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Talking and Listening to Your Child

By: Sarah Edwards - Updated: 16 Nov 2012 | comments*Discuss
Talking Listening Child Skills Stress

From an early age we encourage our children to listen to us when we talk to them. Whether we are giving them instructions, telling them a story, explaining how and why something has happened or how something works, or disciplining them.

Listening skills are important and should be nurtured from an early age, along with our ability to be able to talk to our children in a way that they can understand and take notice of. These skills should continue to be developed as our children grow, and in turn parents should also make sure that they listen carefully when children talk to them.

Life Can Be Stressful

Sometimes life gets stressful and things like work, problems and worries get in the way of simple things such as having a chat with your child. Without regular communication, it is all too easy for us to unknowingly disregard a lot of what our children say to us.

How many times have you said “just a minute” to your child or “I just must do this first...”? Sometimes it genuinely is not the right time to be having a particular conversation and often it is better to wait and make some proper time to discuss things in detail. This way you can give your child the time they need and deserve so that they can share their story with you-whatever it may be!

Share Your News

A great way to keep up to date with your child and have a good chat is in the car on the way to and from school or college. If they have worries or concerns about the day ahead or want to share exciting news with you then this is the ideal opportunity as you can give them pretty much all your undivided attention.

Show An Interest

Trying to find out exactly what your child did at school can be a major task of investigation! Many children can tell you what they had for lunch but can’t remember much about any other part of their day! Try to engage them in conversation on the way home from school, or a couple of times a week go out for after school coffee to a local cafe. This way they have a good opportunity to chat and you have the time to listen to what they have to say, give advice, congratulate, commiserate and show a big interest in their day.

Make Time For Chats

Making time to listen and talk with your child is really important and should be something that you do naturally. However, with busy lives and most parents working at least part time, it is often something that just gets forgotten. By taking time to make a definite space in your weekly schedule for a proper catch up you can stop feeling guilty and your child will know that you are interested in what they have to say.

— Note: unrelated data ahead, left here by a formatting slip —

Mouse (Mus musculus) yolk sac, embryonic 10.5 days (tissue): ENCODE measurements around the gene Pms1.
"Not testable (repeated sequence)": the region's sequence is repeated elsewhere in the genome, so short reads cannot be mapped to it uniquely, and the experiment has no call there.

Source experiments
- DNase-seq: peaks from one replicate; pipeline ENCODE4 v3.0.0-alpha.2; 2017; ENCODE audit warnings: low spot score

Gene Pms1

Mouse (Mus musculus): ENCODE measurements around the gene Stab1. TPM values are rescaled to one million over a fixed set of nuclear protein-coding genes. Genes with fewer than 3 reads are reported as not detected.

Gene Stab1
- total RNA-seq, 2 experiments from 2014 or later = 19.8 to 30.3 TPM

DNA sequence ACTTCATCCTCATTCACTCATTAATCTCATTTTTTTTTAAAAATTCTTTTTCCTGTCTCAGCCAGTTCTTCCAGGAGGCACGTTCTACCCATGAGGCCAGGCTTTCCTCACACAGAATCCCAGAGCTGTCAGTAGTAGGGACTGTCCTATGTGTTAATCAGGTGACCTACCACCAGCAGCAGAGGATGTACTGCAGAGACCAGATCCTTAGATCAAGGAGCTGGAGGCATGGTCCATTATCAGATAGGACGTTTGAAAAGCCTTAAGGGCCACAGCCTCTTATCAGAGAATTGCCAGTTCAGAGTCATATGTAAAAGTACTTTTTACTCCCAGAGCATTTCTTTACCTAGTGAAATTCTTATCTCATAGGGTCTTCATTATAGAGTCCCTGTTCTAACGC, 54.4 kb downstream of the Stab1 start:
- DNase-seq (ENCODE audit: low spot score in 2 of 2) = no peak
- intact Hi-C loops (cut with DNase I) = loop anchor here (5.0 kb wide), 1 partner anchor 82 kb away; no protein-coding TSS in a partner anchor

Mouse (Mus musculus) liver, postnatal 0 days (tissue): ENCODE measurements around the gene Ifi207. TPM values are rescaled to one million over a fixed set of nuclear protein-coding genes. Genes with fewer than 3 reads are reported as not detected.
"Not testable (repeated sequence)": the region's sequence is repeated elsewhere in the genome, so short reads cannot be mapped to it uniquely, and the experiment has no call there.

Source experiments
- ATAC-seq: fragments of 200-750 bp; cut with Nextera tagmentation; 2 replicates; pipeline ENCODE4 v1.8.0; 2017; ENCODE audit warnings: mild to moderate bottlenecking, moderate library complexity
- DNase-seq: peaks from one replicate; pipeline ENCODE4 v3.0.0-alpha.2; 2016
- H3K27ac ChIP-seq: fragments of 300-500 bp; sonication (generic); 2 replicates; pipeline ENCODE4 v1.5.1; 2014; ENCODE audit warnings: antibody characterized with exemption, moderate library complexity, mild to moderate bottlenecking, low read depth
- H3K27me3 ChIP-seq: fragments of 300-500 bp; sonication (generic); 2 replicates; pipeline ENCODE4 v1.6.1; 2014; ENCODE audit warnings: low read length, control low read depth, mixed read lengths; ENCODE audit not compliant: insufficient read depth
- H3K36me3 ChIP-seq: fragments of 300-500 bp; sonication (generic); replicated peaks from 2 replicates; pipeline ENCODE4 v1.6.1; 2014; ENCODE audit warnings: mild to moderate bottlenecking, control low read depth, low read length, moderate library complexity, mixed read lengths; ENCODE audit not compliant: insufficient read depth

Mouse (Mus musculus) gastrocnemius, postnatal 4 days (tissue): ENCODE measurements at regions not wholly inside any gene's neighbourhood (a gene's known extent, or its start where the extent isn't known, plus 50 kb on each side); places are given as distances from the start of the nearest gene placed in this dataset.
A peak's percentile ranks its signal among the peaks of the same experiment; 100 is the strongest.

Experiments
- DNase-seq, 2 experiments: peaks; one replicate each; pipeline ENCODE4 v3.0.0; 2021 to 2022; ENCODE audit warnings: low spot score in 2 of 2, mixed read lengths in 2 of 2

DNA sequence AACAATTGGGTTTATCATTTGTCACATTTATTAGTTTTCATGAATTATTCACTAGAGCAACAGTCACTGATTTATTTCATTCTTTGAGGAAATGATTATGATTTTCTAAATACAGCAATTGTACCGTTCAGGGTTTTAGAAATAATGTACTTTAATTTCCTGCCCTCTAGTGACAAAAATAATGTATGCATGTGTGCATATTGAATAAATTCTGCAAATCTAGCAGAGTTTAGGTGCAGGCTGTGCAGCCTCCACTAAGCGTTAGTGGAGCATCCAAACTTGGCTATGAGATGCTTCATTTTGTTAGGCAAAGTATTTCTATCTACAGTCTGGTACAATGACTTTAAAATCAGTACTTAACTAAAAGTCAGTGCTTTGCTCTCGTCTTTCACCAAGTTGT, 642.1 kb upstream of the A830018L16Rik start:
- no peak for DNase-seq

It is important that our children feel valued and that their concerns and conversations can be validated by you making time to talk to them properly. Family meal times are another really good opportunity for catching up. Modern families with busy schedules often consider meal times to be little more than an inconvenience, and research has shown that fewer families than ever are actually sitting down to eat together on a regular basis.

Catch Up At Meal Times

This is something that you could try to address in your own family as preparing, cooking and eating a meal as a family is a great time to chat and catch up with each other. Divide up the jobs so that even the youngest child can have an input into making the meal and then all sit down and enjoy an unhurried evening meal together, giving everyone the chance to catch up properly.

Sit, Talk And Listen

Having this family time together may not be possible every night of the week because of after school commitments, but try and plan to do it two or three times a week. This way you and your children will know that there will always be an opportunity for sitting together, talking and listening.

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What can I do to help a child develop active listening skills?
FATS - 16-Nov-12 @ 2:15 PM
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